Previously, poachers from both countries have raided across the border with impunity, as law enforcement officials were not allowed to cross the international boundary. The new agreement allows for hot pursuit operations.
Earlier in the day, the two ministers joined a Peace Parks/University of Pretoria elephant satellite collaring research team and took part in the darting and collaring of an elephant cow in the remote Vwaza Marsh Wildlife Reserve in Malawi.
Addressing game scouts before heading off to help collar the elephant, Lipenga said the work they were doing was as important to Malawi as the battle against HIV/Aids.
Cape Times - 16 August 2004Tony Weaver
2 November 2017Update: Translocated Nyika elephants settle in
In August 2017, 34 elephants were translocated from Liwonde National Park to Nyika National Park, Malawi. The elephants are all healthy and settling in to their new habitat on the Nyika Plateau. Thisread more
8 August 2017New life for Elephants in Nyika National Park
Malawi’s Ministry of Natural Resources, Energy and Mining through the Department of National Parks and Wildlife, supported by South African-based NGO, Peace Parks Foundation, this month translocatedread more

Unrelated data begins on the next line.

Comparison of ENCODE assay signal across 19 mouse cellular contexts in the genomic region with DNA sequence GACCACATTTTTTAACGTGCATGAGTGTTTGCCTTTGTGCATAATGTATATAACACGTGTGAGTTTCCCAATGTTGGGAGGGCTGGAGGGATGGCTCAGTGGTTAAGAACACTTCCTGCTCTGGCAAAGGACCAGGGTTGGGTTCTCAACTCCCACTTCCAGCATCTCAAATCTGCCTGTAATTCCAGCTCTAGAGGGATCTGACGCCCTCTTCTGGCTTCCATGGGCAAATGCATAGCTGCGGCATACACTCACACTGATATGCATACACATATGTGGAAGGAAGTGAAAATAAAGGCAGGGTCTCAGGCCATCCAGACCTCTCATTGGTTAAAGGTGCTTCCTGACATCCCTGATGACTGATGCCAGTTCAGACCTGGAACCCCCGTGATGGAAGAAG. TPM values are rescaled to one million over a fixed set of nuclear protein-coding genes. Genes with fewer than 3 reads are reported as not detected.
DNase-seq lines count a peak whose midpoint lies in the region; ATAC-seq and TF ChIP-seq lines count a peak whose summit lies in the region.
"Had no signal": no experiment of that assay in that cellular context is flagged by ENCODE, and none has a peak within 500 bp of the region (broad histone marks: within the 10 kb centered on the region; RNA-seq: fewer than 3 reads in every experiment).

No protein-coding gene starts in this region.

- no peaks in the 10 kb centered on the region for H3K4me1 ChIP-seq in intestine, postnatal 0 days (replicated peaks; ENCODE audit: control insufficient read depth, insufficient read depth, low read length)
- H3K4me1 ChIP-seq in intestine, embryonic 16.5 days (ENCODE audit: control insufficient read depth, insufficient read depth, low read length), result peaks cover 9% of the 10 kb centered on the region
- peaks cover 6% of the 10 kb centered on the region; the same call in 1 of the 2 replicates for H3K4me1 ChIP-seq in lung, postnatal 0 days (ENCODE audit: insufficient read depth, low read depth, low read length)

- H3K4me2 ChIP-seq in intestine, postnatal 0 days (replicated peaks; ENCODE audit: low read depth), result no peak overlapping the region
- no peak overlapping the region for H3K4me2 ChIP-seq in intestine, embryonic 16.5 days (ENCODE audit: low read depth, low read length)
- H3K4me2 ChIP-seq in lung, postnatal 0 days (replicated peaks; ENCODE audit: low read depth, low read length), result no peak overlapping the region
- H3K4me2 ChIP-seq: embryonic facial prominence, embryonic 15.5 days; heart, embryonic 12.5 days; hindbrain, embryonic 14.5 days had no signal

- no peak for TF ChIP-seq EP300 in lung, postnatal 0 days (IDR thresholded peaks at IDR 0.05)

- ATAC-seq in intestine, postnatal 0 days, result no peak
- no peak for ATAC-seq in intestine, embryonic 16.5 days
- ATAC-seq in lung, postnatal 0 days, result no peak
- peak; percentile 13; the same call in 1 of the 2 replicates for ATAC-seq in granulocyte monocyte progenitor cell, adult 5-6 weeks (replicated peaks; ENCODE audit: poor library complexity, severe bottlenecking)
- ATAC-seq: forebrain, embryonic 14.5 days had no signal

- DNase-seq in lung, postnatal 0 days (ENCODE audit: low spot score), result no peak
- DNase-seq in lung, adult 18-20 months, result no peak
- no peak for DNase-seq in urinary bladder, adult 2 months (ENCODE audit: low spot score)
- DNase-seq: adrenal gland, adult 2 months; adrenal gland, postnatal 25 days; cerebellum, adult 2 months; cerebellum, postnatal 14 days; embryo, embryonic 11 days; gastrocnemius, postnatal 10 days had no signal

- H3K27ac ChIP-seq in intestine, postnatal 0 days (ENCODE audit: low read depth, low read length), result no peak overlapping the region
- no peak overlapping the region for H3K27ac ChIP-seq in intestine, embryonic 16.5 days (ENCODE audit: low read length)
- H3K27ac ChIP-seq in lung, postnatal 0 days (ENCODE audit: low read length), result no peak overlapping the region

5 July 2017Park receives first vehicle in almost 20 years!
Late in June, Peace Parks Foundation had the pleasure of delivering a Toyota Land Cruiser to Zambia's Department of National Parks and Wildlife for use in Zambia's Lukusuzi National Park, part of theread more
7 July 2015Treaty establishing the Malawi-Zambia Transfrontier Conservation Area (TFCA) signed
Marking another major step in southern Africa’s transfrontier conservation development, His Excellency the President of the Republic of Malawi, Prof Arthur Peter Mutharika, and His Excellency the Prread more
12 November 2014President Peter Mutharika of Malawi becomes an honorary patron
President Peter Mutharika of Malawi has honoured Peace Parks Foundation by agreeing to become an honorary patron of the foundation. Peace Parks Foundation has been working closely with the Malawi Depread more
11 November 2014Cross-border collaboration in the Malawi-Zambia TFCA
A Malawi-Zambia TFCA conservation week event, entitled 'Collaborating towards conservation and sustainable livelihoods', was held in Malawi from 28 October to 1 November 2014.read more
4 August 2014Further funding for the Malawi-Zambia TFCAread more
17 May 2012Norway Grant Agreement for Nyika TFCA signed
Following on an earlier report regarding the funding secured for the Nyika TFCA involving Malawi and Zambia, the Norway Grant Agreement was signed on 16 May 2012.read more
26 April 2012Sustainable management of the Nyika TFCA
Earlier this year the World Bank announced that all conditions had been met for it to release a Global Environmental Facility Trust Fund Grant to the value of $4.82 million to develop the Nyika TFCAread more
3 December 2008Working with WCS and COMACO
The Kasungu-Lukusuzi TFCA, which is part of the Malawi/Zambia TFCA comprises two proclaimed national parks: the Lukusuzi National Park in Zambia and the Kasungu National Park in Malawi. Separating theread more